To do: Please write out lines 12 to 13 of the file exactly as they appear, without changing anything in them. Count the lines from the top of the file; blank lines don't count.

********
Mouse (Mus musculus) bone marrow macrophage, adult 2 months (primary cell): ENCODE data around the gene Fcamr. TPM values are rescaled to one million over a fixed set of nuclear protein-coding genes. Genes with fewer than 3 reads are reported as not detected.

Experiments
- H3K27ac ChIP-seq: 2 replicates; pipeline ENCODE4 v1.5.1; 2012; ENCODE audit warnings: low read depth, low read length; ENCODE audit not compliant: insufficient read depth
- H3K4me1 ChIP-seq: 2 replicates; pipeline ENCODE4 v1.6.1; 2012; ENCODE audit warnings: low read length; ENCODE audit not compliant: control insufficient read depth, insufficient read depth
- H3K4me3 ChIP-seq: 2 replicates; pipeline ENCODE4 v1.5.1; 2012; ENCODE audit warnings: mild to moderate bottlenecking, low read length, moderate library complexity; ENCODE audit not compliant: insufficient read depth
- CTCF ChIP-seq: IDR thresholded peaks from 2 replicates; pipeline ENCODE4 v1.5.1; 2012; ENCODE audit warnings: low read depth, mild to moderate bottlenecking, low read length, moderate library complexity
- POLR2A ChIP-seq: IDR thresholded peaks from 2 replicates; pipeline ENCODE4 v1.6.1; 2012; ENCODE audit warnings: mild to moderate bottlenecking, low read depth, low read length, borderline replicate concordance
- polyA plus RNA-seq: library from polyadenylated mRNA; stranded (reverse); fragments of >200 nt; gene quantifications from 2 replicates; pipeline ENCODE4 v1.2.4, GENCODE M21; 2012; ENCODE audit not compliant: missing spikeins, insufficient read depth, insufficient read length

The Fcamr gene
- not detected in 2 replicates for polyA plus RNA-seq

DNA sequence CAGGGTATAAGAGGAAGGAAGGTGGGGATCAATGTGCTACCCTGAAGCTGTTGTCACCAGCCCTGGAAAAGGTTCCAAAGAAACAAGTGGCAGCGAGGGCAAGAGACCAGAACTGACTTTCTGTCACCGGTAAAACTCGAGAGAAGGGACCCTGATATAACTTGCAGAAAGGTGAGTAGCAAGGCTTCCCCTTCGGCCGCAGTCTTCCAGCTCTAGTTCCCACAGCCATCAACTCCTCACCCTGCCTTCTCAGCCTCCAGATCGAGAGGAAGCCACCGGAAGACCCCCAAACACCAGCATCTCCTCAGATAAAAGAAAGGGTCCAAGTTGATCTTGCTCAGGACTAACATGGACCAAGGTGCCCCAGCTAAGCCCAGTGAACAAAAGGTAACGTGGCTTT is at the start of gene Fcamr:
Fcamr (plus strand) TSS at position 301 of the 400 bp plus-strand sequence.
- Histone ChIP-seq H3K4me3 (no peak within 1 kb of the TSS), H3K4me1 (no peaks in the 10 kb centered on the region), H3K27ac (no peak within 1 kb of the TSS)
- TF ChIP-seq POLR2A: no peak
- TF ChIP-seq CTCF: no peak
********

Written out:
Fcamr (plus strand) TSS at position 301 of the 400 bp plus-strand sequence.
- Histone ChIP-seq H3K4me3 (no peak within 1 kb of the TSS), H3K4me1 (no peaks in the 10 kb centered on the region), H3K27ac (no peak within 1 kb of the TSS)